‘Harry Potter and the Cursed Child’ to Slim Down Before Broadway Return

“Harry Potter and the Cursed Child,” the sprawling stage play that imagines Harry and his friends as grown-ups and their children as wizards-in-training, will be substantially restructured before returning to Broadway this fall.

The play, which had been staged in two parts before the pandemic, will return as a single show on Nov. 16.

The show was widely acclaimed, winning the Olivier Award for best new play when it opened in London, and the Tony Award for best new play when it opened in New York. But it was costly to develop, costly to run, and costly for theatergoers, who had to buy tickets to two shows to experience it fully.

The show will continue to run in two parts in London and Australia, but will be a single part in New York and San Francisco. It was not immediately clear how long that single part would be.

Structured essentially as a stage sequel to J.K. Rowling’s seven wildly popular “Harry Potter” novels, the play was the most expensive ever to land on Broadway, costing $35.5 million to mount, and another estimated $33 million to redo Broadway’s Lyric Theater. Before the pandemic, the play was routinely grossing around $1 million a week on Broadway — an enviable number for most plays, but not enough for this one, with its large company and the expensive technical elements that undergird its stage magic.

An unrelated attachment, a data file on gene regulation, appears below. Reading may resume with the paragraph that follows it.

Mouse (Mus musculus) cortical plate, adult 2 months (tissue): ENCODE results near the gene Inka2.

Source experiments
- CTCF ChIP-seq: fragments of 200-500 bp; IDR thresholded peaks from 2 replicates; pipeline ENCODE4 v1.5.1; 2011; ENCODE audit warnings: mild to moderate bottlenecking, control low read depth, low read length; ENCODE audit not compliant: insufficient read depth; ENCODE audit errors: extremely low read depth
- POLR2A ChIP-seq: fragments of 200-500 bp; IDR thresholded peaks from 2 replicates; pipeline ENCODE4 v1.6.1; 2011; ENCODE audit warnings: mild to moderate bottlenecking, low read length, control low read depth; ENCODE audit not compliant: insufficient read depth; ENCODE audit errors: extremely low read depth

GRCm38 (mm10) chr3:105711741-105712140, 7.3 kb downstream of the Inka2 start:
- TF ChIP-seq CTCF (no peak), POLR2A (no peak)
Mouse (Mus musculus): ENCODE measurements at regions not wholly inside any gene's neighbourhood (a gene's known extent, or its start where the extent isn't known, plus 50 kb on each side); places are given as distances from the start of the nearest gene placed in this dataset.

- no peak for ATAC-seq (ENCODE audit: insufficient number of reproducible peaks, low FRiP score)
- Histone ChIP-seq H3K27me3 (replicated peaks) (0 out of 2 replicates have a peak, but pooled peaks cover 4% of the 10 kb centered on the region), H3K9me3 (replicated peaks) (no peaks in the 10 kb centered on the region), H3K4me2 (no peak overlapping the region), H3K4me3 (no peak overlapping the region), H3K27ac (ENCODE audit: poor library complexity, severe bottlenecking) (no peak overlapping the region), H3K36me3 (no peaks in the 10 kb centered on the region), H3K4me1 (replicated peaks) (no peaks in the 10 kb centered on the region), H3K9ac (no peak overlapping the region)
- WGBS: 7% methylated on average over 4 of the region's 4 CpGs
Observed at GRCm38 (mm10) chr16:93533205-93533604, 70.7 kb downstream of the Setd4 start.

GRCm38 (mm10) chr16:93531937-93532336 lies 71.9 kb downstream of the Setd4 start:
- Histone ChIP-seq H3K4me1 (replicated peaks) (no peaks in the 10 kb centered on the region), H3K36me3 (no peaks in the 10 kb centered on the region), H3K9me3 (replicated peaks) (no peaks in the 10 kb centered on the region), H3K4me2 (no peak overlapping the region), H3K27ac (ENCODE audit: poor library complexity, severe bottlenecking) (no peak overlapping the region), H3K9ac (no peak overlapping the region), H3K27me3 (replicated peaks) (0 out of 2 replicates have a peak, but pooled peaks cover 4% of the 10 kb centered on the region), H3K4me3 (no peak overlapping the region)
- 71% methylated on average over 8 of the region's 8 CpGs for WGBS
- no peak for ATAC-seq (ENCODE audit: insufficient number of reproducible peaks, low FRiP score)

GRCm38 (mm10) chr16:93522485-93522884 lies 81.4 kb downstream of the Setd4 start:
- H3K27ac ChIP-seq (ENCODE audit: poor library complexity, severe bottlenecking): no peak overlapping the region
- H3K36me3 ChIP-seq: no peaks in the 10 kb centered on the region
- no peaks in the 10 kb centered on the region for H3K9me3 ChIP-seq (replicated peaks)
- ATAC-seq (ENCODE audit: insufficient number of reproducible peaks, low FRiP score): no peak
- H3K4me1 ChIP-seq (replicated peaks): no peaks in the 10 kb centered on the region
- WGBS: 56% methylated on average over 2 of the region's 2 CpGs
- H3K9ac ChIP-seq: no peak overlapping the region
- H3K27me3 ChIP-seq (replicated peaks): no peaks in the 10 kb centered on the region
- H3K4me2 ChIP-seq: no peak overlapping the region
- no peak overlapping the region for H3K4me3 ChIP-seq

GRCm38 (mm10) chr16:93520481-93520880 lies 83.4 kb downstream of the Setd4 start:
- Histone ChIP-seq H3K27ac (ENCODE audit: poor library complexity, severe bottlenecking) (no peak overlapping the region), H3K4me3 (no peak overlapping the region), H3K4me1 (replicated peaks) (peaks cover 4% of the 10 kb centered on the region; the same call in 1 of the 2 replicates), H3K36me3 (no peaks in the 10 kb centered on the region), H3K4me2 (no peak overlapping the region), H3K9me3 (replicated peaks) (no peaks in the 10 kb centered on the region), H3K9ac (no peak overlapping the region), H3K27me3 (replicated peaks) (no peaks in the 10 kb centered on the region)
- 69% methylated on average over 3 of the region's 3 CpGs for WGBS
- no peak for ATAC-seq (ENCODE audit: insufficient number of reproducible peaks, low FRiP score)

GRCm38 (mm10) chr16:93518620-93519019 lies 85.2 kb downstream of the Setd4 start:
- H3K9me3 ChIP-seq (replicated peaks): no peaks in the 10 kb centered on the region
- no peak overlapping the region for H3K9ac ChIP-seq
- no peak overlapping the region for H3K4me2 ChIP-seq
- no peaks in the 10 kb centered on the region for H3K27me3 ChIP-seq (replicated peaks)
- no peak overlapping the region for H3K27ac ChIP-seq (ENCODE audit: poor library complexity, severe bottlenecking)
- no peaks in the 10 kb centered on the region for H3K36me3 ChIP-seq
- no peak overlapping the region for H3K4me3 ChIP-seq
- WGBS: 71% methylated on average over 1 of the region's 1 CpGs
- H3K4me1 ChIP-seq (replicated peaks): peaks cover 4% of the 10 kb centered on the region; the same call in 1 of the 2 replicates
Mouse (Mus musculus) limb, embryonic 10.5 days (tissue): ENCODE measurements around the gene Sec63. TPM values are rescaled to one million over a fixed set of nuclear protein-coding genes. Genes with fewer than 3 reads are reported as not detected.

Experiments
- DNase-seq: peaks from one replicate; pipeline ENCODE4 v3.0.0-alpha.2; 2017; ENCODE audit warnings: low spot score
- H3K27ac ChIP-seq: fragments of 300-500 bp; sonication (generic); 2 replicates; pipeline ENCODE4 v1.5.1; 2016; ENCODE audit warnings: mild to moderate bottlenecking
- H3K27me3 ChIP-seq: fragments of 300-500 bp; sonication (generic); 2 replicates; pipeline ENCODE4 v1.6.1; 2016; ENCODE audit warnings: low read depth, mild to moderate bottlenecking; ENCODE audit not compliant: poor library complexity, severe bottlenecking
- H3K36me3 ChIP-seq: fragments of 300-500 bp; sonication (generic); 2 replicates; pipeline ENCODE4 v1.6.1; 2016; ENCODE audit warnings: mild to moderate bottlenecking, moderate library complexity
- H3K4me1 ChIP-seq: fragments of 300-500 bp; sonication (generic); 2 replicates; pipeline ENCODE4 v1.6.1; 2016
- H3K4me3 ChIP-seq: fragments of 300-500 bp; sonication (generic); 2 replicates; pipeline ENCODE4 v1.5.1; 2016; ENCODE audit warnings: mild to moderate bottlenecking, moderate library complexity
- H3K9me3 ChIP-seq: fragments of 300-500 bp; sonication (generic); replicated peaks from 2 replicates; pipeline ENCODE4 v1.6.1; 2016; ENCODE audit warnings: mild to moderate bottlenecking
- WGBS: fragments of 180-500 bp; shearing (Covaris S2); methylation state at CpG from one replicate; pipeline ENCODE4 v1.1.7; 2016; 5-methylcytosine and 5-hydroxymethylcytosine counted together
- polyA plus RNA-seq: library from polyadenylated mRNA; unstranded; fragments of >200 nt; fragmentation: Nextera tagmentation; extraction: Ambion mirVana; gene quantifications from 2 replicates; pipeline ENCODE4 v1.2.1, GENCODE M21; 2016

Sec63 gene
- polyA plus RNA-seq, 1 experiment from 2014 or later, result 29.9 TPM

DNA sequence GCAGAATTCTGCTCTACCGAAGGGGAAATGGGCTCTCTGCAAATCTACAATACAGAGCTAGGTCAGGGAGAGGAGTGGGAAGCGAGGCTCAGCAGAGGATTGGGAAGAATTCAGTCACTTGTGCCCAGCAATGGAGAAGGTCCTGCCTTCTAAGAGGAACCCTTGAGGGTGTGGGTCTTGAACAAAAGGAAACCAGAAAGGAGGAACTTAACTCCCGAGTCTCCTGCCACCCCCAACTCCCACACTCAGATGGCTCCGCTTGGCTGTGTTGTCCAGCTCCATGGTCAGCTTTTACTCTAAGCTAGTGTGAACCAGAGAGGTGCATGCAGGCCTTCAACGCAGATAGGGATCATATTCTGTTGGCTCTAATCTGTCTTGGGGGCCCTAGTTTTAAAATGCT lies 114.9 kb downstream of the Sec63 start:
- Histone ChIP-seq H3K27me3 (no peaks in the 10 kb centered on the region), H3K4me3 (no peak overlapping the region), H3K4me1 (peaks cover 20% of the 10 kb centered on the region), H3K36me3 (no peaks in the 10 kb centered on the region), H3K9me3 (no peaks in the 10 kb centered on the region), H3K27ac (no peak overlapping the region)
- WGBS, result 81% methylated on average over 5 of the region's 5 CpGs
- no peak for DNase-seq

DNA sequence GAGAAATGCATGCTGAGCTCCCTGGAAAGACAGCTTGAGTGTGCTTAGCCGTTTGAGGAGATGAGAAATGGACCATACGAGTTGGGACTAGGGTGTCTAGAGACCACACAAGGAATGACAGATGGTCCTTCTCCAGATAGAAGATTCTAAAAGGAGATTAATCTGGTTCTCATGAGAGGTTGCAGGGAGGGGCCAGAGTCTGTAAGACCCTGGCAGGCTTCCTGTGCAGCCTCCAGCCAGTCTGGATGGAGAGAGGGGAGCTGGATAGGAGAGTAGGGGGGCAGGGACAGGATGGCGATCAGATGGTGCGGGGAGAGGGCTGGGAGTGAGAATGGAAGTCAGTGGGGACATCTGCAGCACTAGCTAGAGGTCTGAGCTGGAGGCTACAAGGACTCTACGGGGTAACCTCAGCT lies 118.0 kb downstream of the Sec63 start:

The play’s lead producers, Sonia Friedman and Colin Callender, said in a joint statement that, “Given the challenges of remounting and running a two-part show in the US on the scale of ‘Harry Potter and the Cursed Child,’ and the commercial challenges faced by the theater and tourism industries emerging from the global shutdowns, we are excited to be able to move forward with a new version of the play that allows audiences to enjoy the complete Cursed Child adventure in one sitting eight times a week.”

The play was written by Jack Thorne and directed by John Tiffany, based on a story credited to Rowling, Thorne and Tiffany. Thorne and Tiffany said they had been working on a new version of the show during the pandemic, which, they said, “has given us a unique opportunity to look at the play with fresh eyes.”

(This is a developing story and will be updated.)

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